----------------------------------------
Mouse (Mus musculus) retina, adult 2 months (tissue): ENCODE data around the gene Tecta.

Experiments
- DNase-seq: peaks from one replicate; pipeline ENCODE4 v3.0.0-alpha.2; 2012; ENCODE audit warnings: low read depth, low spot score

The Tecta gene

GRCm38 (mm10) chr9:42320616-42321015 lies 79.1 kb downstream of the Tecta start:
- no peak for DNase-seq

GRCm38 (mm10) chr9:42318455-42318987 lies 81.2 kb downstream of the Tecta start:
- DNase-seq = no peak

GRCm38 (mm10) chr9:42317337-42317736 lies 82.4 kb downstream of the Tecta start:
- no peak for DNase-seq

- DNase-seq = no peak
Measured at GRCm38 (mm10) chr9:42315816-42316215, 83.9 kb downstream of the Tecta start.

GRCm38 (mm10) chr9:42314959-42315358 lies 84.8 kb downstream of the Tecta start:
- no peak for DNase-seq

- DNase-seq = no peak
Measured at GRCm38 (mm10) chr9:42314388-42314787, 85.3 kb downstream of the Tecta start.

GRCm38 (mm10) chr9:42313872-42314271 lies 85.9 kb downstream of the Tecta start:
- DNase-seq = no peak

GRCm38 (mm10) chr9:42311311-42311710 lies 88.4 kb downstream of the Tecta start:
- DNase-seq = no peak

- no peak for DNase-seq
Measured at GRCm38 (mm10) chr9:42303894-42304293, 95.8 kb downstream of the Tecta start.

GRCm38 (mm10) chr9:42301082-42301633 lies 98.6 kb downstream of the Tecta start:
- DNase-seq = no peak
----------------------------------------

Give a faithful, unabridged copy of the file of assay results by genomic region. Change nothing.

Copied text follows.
Mouse (Mus musculus) retina, adult 2 months (tissue): ENCODE data around the gene Tecta.

Experiments
- DNase-seq: peaks from one replicate; pipeline ENCODE4 v3.0.0-alpha.2; 2012; ENCODE audit warnings: low read depth, low spot score

The Tecta gene

GRCm38 (mm10) chr9:42320616-42321015 lies 79.1 kb downstream of the Tecta start:
- no peak for DNase-seq

GRCm38 (mm10) chr9:42318455-42318987 lies 81.2 kb downstream of the Tecta start:
- DNase-seq = no peak

GRCm38 (mm10) chr9:42317337-42317736 lies 82.4 kb downstream of the Tecta start:
- no peak for DNase-seq

- DNase-seq = no peak
Measured at GRCm38 (mm10) chr9:42315816-42316215, 83.9 kb downstream of the Tecta start.

GRCm38 (mm10) chr9:42314959-42315358 lies 84.8 kb downstream of the Tecta start:
- no peak for DNase-seq

- DNase-seq = no peak
Measured at GRCm38 (mm10) chr9:42314388-42314787, 85.3 kb downstream of the Tecta start.

GRCm38 (mm10) chr9:42313872-42314271 lies 85.9 kb downstream of the Tecta start:
- DNase-seq = no peak

GRCm38 (mm10) chr9:42311311-42311710 lies 88.4 kb downstream of the Tecta start:
- DNase-seq = no peak

- no peak for DNase-seq
Measured at GRCm38 (mm10) chr9:42303894-42304293, 95.8 kb downstream of the Tecta start.

GRCm38 (mm10) chr9:42301082-42301633 lies 98.6 kb downstream of the Tecta start:
- DNase-seq = no peak